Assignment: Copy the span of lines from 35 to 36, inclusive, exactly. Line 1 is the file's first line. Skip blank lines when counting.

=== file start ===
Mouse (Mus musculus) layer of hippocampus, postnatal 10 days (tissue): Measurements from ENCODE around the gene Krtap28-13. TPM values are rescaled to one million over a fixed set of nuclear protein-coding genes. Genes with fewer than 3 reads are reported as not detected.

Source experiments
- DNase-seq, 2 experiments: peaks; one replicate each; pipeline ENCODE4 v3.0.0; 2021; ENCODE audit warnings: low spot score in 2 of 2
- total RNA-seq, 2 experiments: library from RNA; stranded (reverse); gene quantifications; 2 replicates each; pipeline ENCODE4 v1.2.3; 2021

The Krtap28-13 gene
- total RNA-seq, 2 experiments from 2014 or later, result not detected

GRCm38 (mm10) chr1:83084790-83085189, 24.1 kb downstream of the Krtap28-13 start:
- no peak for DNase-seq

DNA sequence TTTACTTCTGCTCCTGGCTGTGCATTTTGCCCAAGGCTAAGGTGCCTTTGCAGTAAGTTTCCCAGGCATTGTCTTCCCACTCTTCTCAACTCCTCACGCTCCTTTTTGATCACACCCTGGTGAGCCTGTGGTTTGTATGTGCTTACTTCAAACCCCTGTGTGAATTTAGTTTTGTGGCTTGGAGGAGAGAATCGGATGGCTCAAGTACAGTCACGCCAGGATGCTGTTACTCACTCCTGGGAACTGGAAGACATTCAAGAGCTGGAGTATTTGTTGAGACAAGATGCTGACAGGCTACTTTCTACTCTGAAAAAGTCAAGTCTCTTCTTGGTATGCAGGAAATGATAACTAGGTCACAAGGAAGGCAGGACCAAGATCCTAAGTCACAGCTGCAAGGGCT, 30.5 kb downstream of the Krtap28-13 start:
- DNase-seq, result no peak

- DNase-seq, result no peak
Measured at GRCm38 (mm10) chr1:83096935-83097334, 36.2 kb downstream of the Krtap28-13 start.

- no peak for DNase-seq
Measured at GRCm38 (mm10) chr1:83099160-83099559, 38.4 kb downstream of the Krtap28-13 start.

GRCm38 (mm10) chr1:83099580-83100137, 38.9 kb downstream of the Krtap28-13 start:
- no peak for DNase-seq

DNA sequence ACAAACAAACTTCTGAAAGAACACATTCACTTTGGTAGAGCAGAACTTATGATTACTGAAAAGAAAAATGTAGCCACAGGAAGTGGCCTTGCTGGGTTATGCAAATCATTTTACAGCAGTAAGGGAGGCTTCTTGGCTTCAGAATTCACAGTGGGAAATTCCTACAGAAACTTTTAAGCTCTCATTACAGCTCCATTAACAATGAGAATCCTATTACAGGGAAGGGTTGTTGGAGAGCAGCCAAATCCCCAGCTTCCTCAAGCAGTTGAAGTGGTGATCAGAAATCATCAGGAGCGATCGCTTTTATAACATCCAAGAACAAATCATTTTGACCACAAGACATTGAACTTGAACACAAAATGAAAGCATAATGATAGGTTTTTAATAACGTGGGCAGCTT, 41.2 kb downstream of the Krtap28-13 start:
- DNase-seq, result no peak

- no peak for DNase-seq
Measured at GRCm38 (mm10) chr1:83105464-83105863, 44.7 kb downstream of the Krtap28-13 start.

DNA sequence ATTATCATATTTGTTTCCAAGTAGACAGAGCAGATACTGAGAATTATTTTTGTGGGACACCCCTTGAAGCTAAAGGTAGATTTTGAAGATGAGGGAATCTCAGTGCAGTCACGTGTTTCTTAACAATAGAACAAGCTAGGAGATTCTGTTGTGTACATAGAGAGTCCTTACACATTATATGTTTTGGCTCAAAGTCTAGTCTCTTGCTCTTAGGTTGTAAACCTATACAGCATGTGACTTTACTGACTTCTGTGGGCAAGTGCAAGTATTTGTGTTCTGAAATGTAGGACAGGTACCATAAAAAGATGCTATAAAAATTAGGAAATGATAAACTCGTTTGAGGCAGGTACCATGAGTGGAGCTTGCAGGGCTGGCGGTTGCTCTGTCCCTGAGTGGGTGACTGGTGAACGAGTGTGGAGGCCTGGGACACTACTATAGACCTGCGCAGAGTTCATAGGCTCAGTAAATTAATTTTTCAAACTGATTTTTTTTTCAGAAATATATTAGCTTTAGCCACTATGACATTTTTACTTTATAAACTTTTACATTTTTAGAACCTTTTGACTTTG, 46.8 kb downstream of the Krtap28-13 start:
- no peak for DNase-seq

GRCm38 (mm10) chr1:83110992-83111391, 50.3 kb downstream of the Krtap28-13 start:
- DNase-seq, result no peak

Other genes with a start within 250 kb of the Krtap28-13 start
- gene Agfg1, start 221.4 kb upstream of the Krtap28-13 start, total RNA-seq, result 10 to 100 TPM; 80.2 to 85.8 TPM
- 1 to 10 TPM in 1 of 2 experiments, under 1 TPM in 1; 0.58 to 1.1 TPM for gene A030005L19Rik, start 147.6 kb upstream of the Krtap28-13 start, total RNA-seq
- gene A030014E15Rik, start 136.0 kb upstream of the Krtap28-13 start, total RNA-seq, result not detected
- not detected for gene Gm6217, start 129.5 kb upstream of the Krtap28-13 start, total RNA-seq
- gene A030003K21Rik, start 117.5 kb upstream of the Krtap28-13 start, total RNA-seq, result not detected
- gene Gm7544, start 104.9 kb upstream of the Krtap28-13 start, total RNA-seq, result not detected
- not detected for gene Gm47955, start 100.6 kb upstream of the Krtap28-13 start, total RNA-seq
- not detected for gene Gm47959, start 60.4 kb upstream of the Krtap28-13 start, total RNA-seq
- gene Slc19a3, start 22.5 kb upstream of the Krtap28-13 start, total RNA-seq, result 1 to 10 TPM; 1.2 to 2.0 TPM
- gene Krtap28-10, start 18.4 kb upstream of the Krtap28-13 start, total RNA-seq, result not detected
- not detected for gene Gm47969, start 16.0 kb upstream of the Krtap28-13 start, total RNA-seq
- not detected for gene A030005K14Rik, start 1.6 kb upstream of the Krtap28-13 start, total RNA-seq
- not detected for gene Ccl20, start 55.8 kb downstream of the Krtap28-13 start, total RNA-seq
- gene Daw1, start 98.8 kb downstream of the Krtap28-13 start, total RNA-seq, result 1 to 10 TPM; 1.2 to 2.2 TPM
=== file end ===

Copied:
- gene Krtap28-10, start 18.4 kb upstream of the Krtap28-13 start, total RNA-seq, result not detected
- not detected for gene Gm47969, start 16.0 kb upstream of the Krtap28-13 start, total RNA-seq